I interned for a grassroots NGO, EduCARE India, in rural Punjab, India for three months. EduCARE India’s vision is to promote pathways to intellectual freedom, social justice, community welfare, economic liberty, and sustainable development for individuals, families and social groups working to achieve their rationalized life dreams.
Share a favorite memory.
Hannah Wolkwitz, coordinator of health day, spent weeks organizing transportation, supervision, and free check-ups with local hospitals for the Trash Pickers community in Adampur. The health day was realized several days before her departure from EduCARE. The Trash Pickers community suffer from constant health problems due to poor sanitation, water, and other conditions in which they live. The goal for the health day was to complete a general physical for the majority of the community, numbering around thirty people. An English student and friend of EduCARE’s, Sukhjinder Singh, extended a helping hand, as usual, by transporting, in multiple shifts, the community to both locations. After initial disorganization and delay at the Lion’s Club during the first shift, interns developed a system to oversee that each person would be attended to. At the Civil Hospital the children bravely beared finger pricks. I sat with several of the adorable little ones in my lap, while they got their fingers pricked. The community’s dog, Tiger, accompanied them for moral support, at times over-extending that support by lounging in the lobby. Although my main responsibilities as an intern did not involve work with the Trash Picker and Snake Charmer migrant communities, I enjoyed visiting their camps and assisting with education and sanitation lessons. After a long exhausting day witnessing the joy of the children, the personalities of the buffalos, kittens, puppies, goats, and chickens, and the resilience and modesty of the adults rejuvenated my spirit. Even without language sharing we could communicate in smiles, play, and hand gestures. I will always remember Krishan, a young bright boy from the community, journeying to our office before I left and sitting in my chair with me. He had drawn a mustache on his face—a face I will not forget.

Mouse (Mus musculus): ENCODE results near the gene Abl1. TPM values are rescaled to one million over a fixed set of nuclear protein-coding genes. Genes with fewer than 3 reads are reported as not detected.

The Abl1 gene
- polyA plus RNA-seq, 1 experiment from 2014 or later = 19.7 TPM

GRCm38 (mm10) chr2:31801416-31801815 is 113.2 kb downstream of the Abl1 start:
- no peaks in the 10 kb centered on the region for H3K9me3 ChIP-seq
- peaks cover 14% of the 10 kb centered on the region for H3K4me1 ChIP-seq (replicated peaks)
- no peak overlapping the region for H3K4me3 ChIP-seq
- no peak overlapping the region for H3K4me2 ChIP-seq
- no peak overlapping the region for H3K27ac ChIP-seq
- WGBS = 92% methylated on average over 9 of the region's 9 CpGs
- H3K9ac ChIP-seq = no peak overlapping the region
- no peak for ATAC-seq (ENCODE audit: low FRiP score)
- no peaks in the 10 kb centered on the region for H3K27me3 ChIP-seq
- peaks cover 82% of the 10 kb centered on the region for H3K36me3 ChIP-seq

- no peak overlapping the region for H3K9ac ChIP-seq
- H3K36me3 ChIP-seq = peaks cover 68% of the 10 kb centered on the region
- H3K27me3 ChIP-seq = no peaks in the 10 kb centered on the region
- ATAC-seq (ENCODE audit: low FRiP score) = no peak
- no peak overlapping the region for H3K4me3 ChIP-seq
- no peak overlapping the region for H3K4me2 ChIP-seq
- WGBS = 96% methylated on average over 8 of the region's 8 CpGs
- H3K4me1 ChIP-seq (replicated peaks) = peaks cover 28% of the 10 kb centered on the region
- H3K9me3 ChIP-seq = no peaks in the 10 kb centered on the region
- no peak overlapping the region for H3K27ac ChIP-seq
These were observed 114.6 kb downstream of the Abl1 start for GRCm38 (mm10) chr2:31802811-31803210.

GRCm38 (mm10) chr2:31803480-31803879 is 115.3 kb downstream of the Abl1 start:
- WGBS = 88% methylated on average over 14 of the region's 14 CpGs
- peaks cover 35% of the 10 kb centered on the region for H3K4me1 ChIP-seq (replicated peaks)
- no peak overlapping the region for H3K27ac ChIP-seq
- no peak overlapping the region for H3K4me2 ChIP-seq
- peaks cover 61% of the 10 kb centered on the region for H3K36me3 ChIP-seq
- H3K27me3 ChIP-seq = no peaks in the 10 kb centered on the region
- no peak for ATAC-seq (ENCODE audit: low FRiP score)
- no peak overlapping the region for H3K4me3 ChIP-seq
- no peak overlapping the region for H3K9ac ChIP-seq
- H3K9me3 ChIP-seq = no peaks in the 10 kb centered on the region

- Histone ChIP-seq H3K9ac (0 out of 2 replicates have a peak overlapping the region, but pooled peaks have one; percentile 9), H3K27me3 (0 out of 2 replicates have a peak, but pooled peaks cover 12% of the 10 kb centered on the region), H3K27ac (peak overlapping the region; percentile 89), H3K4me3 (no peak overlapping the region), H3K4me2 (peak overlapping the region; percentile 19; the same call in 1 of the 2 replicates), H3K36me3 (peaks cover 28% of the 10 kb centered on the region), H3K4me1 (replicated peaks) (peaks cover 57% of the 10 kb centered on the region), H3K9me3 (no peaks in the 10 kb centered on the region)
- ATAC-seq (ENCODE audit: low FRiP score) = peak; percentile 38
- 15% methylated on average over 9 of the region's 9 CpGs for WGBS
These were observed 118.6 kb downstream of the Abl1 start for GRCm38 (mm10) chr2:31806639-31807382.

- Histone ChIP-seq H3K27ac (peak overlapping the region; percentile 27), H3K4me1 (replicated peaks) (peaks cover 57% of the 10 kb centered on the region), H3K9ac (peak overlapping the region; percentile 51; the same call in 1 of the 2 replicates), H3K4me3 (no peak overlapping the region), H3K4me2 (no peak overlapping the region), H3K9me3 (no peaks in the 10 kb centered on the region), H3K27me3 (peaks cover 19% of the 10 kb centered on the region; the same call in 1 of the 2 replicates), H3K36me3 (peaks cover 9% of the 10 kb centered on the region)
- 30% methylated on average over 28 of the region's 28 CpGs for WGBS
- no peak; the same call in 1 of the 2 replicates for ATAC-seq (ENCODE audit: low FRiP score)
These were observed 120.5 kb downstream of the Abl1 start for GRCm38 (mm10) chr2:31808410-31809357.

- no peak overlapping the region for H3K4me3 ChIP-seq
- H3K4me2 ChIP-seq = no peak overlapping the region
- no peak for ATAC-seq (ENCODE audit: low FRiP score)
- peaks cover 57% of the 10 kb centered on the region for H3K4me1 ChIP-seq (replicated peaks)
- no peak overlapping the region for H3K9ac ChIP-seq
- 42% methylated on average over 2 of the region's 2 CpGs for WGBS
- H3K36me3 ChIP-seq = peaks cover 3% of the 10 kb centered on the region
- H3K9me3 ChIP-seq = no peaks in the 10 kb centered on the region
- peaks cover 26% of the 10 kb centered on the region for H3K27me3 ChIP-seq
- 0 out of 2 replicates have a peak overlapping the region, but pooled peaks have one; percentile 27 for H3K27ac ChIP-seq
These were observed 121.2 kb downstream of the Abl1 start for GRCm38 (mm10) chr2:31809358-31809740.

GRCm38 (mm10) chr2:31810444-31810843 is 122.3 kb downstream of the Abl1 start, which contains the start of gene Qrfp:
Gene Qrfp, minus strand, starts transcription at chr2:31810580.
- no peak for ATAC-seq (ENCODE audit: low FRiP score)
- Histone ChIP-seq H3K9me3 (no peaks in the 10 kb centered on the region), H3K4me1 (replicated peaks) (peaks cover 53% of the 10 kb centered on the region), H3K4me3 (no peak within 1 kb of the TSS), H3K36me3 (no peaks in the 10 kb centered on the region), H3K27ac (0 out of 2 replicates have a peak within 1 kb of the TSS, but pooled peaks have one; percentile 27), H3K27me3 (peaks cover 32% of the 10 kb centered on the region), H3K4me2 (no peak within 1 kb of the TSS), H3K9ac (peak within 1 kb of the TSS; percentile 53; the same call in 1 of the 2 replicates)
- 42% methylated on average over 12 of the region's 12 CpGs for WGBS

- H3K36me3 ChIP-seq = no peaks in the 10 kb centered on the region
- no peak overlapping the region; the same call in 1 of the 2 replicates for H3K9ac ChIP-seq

What have you learned from your experience? How has it affected your long-term goals?
The opportunity of interning for EduCARE allowed me to gain more practical grassroots experience related to many different overlapping social projects. The independence and responsibility I enjoyed in several social fields made me realize I should broaden my future career scope and consider social work. My job role as the Communications Manager has renewed my interest in Communications and encouraged me to look for a more creative approach to a career. I have improved my team work skills and gained knowledge of what makes an organization successful. In addition, I developed adaptation skills due to living and working in a culturally and physically challenging environment. I have always valued clear communication and witnessed the importance of it firsthand this summer in my internship.
What is the most challenging part of your job?
Living and working in a climate, culture, and NGO management system different than one’s own country required adjustments. In rural Punjab transportation is an adventure in and of itself. Many see foreigners and money as synonymous and see foreign women as candy. It took time to get used to existing uncomfortably in terms of the heat, bugs, and water supply. Cultural concepts on bill paying and communication are treated differently in India as well. Despite these experiences, I consider my time in India one of my most worthwhile adventures. When I think of India I think of vibrant colors, decorative fabrics, resilient and playful people, breathtaking vistas, and life changing wildlife. My fellow interns, who inspire me with their travels, interests, and dedication, remain one of my most valued keepsakes.
Do you have any advice for prospective gappers?
Travel the road less traveled and do so with an open mind, flexibility, and as few expectations as possible. It is to your advantage to work abroad with a feeling that you may offer something to the program, but more likely your experience will change you. Learn as much as you can and document your time through pictures, blogs, writing, and other forums. If you are fortunate enough to be able to do some type of gap experience take full advantage of all the people and places you connect with— time moves quickly. Future employers may value the skill sets and knowledge that you developed.
Name, Age:Mugdha Golwalkar, 20
University, Major:UC San Diego, Human Biology
Length of stay:Flexible
Type of Work:Medical/Public Health, Environment/Conservation , Education, Community Development, Arts, Childcare
Tell us about the nonprofit/social business you work for: